| NEW YORK
NEW YORK Jan 30 Foreign central banks slashed
their holdings of U.S. debt stored at the Federal Reserve by the
most in seven months during the past week, leaving these
so-called custody holdings at the lowest level since November,
Fed data released Thursday showed.
The drop, the sixth weekly outflow in a row, comes against a
backdrop of enormous volatility in foreign exchange markets,
particularly in emerging market currencies. This has forced a
number of central banks to spend from their reserves to defend
their currencies against excessive weakness.
"It makes sense," said Scott Carmack, fixed income portfolio
manager at Leader Capital in Portland, Oregon, which has $1
billion under management. "It will probably continue as emerging
markets try to prop up their currencies."
Overall foreign holdings of securities such as Treasuries,
mortgage-backed securities and agency debt at the Fed fell by
$20.77 billion to $3.325 trillion in the week ended Wednesday,
led by a $20.66 billion drop in Treasury holdings. It was the
largest weekly decline for both since June.
Foreign central bank holdings of Treasuries at the Fed
totaled $2.973 trillion.
Both Treasury and overall holdings were the lowest since
mid-November and have fallen for six straight weeks, ever since
the Fed's monetary policy arm, the Federal Open Market
Committee, announced on Dec. 18 that it would begin scaling back
its massive bond-buying program known as quantitative easing.
Total holdings have fallen by nearly $55 billion from a
record $3.38 trillion on the week that ended when the Fed made
its announcement. Treasuries account for some $48 billion of
that total decline.
On Wednesday, the FOMC said it would reduce its purchases of
Treasuries and debt backed by Fannie Mae and Freddie Mac by
another $10 billion per month starting in February, bringing the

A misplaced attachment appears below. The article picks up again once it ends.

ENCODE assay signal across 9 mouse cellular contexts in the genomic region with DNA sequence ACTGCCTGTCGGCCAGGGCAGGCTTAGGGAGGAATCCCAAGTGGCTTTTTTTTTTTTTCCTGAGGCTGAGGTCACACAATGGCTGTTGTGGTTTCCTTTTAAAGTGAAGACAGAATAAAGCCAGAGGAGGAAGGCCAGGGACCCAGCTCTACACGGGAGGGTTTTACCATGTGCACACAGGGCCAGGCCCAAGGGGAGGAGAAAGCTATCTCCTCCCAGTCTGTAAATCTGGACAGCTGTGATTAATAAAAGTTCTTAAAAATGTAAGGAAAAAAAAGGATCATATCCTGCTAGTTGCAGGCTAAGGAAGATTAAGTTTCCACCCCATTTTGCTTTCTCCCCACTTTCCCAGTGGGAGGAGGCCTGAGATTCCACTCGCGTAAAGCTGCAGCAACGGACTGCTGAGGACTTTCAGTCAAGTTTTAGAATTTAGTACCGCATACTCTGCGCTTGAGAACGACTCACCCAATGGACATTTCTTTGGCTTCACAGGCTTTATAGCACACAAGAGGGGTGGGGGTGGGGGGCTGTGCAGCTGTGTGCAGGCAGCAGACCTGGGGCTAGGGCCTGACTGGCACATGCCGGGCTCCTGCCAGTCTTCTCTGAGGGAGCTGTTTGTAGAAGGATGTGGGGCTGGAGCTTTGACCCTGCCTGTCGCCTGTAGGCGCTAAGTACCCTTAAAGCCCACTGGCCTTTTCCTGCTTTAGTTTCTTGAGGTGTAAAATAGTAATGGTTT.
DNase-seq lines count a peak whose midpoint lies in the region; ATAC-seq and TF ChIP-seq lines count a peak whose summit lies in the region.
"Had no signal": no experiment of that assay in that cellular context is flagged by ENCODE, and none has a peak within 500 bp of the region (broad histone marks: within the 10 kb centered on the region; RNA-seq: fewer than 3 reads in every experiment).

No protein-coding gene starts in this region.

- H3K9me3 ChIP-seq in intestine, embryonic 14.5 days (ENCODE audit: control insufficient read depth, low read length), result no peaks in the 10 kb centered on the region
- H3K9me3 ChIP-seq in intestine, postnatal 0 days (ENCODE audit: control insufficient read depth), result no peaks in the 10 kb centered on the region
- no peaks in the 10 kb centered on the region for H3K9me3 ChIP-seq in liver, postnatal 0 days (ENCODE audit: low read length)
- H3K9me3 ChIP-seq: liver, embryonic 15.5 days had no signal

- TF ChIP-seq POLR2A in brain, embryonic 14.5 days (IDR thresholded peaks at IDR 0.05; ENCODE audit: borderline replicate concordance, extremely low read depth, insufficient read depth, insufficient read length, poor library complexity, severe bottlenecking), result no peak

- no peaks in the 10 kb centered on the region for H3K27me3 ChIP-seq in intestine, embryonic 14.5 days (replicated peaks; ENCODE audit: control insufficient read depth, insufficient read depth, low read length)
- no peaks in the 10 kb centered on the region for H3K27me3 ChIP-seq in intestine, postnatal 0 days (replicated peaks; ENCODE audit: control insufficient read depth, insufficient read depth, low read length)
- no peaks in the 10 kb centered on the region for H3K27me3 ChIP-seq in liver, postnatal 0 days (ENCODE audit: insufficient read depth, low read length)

monthly run rate of purchases down to $65 billion. Before it
began tapering the program, it had been buying $85 billion a
month, and the Fed's balance sheet has swollen to more than $4
Through its purchases of safe assets like Treasuries, which
drove U.S. bond yields to record lows, the Fed has essentially
forced investors to seek higher yields elsewhere, in other
assets such as stocks and in other regions. Emerging markets
became a favorite destination for these so-called hot-money
With the Fed now reducing its stimulus, those flows have
dramatically reversed in recent months, picking up significant
momentum in the last week, and leading to fierce bouts of
In response, several emerging market central banks executed
extraordinary interest rate hikes this week in an effort to stem
the selling of their currencies. Turkey, for instance, raised
its key overnight lending rate to 12 percent from 7.75 percent,
and South Africa and India also lifted rates sharply.
"They can generally do this in one of two ways," Carmack
said. "The hardest but most effective way is to raise interest
rates as they did in Turkey and India. That's obviously a growth
negative and in the near term causes pain. Central banks often
will take the easier path of liquidating dollar reserves to buy
back their own currencies to prop them up."